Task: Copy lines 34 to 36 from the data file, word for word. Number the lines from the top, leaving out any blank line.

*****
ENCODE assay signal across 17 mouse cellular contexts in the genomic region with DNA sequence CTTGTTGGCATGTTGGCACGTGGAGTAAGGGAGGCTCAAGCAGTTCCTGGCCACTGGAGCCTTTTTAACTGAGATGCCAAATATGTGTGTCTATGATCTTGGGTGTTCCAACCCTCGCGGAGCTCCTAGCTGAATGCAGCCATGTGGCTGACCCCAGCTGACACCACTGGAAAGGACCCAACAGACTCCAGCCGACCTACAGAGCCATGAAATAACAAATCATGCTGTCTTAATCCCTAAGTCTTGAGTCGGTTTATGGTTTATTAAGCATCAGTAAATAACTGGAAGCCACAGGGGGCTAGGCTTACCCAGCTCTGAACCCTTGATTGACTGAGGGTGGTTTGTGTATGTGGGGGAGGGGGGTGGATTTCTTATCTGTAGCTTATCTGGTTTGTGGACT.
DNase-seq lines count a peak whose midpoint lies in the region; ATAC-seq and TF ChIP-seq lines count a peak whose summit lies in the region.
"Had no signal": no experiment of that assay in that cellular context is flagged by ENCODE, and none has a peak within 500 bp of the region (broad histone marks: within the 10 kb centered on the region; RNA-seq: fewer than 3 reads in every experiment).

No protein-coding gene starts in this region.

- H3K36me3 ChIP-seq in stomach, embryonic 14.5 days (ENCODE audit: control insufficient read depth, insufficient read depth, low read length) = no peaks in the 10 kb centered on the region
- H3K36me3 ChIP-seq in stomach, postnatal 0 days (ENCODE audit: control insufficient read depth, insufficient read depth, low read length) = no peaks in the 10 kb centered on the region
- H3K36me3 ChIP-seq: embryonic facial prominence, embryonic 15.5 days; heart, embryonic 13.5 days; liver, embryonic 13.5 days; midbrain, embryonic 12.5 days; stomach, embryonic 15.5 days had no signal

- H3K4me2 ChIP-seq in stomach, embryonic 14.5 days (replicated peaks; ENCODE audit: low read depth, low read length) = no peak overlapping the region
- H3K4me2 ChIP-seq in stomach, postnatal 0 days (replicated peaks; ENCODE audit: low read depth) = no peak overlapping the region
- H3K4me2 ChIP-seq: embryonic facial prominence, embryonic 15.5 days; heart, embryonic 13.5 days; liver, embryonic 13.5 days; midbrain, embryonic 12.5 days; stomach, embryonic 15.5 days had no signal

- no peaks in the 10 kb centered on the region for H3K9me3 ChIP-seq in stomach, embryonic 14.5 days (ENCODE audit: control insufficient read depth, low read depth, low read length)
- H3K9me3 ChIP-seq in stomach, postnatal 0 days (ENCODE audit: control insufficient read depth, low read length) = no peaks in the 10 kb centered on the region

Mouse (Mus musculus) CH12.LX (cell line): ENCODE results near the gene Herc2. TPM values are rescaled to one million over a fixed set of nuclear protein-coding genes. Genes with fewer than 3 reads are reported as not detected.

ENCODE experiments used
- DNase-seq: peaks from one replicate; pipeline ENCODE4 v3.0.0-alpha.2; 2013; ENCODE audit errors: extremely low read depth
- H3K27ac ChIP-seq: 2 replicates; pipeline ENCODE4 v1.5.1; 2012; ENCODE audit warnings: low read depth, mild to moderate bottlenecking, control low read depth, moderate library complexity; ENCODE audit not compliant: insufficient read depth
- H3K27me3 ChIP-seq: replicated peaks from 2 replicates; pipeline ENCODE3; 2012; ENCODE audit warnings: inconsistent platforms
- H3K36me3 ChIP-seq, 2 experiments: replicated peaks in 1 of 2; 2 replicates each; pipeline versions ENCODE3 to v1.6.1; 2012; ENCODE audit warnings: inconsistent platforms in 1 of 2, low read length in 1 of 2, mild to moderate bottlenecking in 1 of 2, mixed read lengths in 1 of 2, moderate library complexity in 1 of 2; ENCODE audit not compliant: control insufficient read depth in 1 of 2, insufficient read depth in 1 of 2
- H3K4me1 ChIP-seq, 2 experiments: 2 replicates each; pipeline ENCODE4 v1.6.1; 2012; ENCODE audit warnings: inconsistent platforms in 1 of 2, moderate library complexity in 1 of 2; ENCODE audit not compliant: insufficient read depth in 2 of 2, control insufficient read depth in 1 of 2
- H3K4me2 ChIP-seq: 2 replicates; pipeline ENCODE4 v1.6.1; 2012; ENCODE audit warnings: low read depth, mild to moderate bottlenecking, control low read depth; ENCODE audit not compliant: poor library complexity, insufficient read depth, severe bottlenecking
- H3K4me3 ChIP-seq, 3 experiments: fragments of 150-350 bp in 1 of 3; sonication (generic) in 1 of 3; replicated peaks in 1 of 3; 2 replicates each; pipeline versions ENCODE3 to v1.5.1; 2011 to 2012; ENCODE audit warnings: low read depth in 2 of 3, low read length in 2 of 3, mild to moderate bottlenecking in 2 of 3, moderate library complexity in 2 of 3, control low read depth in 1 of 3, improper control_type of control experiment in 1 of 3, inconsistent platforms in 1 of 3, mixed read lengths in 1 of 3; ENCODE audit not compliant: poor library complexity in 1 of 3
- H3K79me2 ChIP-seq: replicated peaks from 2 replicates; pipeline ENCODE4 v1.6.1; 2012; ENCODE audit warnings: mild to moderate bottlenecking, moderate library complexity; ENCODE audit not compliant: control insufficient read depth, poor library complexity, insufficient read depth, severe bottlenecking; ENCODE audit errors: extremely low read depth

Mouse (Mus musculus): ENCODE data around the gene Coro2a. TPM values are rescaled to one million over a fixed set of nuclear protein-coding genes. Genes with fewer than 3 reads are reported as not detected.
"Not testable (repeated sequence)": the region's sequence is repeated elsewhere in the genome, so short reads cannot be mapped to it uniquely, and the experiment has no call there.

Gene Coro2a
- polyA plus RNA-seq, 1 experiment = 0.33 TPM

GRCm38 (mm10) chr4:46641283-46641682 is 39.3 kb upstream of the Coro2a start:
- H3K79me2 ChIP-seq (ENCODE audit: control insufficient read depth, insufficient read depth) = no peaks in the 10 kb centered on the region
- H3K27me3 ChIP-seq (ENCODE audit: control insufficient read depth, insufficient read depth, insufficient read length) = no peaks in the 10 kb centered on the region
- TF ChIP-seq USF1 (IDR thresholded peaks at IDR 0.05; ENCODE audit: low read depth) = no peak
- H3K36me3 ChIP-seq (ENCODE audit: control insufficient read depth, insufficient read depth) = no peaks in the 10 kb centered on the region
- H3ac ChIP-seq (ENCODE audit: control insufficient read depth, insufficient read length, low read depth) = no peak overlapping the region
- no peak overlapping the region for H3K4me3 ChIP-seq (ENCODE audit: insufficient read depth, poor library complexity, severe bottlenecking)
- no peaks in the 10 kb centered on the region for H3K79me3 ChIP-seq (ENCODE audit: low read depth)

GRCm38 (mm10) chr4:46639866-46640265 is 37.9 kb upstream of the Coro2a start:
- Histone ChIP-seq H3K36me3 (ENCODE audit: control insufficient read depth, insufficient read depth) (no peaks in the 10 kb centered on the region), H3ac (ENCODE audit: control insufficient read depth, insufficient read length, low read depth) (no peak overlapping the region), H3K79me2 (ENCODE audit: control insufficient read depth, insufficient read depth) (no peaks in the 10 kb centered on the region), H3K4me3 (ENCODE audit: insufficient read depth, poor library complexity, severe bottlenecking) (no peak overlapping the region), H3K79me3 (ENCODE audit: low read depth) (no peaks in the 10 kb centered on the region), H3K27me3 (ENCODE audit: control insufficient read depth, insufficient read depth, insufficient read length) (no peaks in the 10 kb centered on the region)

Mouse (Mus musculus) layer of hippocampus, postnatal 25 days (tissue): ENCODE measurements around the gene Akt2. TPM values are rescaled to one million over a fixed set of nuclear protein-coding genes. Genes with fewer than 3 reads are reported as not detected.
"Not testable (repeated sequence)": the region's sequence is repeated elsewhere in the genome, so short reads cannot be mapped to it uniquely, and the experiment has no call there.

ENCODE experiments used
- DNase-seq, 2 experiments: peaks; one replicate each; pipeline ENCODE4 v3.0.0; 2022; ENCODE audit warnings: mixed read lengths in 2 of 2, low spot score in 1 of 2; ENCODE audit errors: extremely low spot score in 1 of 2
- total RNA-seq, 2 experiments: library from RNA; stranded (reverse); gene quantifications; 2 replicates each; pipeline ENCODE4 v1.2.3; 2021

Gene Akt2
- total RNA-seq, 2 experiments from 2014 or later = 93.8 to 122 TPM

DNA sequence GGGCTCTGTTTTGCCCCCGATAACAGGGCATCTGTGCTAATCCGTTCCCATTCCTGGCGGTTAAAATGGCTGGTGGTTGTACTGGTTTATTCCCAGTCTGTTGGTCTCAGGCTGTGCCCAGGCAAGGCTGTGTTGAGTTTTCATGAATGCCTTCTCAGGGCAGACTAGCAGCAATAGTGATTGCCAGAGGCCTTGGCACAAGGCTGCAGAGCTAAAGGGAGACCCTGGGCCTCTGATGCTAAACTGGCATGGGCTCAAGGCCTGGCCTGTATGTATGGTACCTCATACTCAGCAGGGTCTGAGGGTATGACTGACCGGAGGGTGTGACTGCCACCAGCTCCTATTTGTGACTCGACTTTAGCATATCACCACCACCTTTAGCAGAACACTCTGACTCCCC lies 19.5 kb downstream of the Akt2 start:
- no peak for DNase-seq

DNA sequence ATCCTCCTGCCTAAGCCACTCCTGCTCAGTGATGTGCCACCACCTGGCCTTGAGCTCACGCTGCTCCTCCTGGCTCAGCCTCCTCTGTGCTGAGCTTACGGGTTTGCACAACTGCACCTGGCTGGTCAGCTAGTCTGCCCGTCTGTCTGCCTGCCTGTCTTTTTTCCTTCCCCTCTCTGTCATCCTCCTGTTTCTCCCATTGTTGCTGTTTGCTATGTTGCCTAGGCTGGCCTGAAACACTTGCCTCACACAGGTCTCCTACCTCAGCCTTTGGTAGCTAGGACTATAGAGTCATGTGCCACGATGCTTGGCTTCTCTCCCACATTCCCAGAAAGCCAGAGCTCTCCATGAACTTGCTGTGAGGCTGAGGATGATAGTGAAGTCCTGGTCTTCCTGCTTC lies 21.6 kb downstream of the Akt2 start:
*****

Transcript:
- no peaks in the 10 kb centered on the region for H3K79me3 ChIP-seq (ENCODE audit: low read depth)

GRCm38 (mm10) chr4:46639866-46640265 is 37.9 kb upstream of the Coro2a start:
- Histone ChIP-seq H3K36me3 (ENCODE audit: control insufficient read depth, insufficient read depth) (no peaks in the 10 kb centered on the region), H3ac (ENCODE audit: control insufficient read depth, insufficient read length, low read depth) (no peak overlapping the region), H3K79me2 (ENCODE audit: control insufficient read depth, insufficient read depth) (no peaks in the 10 kb centered on the region), H3K4me3 (ENCODE audit: insufficient read depth, poor library complexity, severe bottlenecking) (no peak overlapping the region), H3K79me3 (ENCODE audit: low read depth) (no peaks in the 10 kb centered on the region), H3K27me3 (ENCODE audit: control insufficient read depth, insufficient read depth, insufficient read length) (no peaks in the 10 kb centered on the region)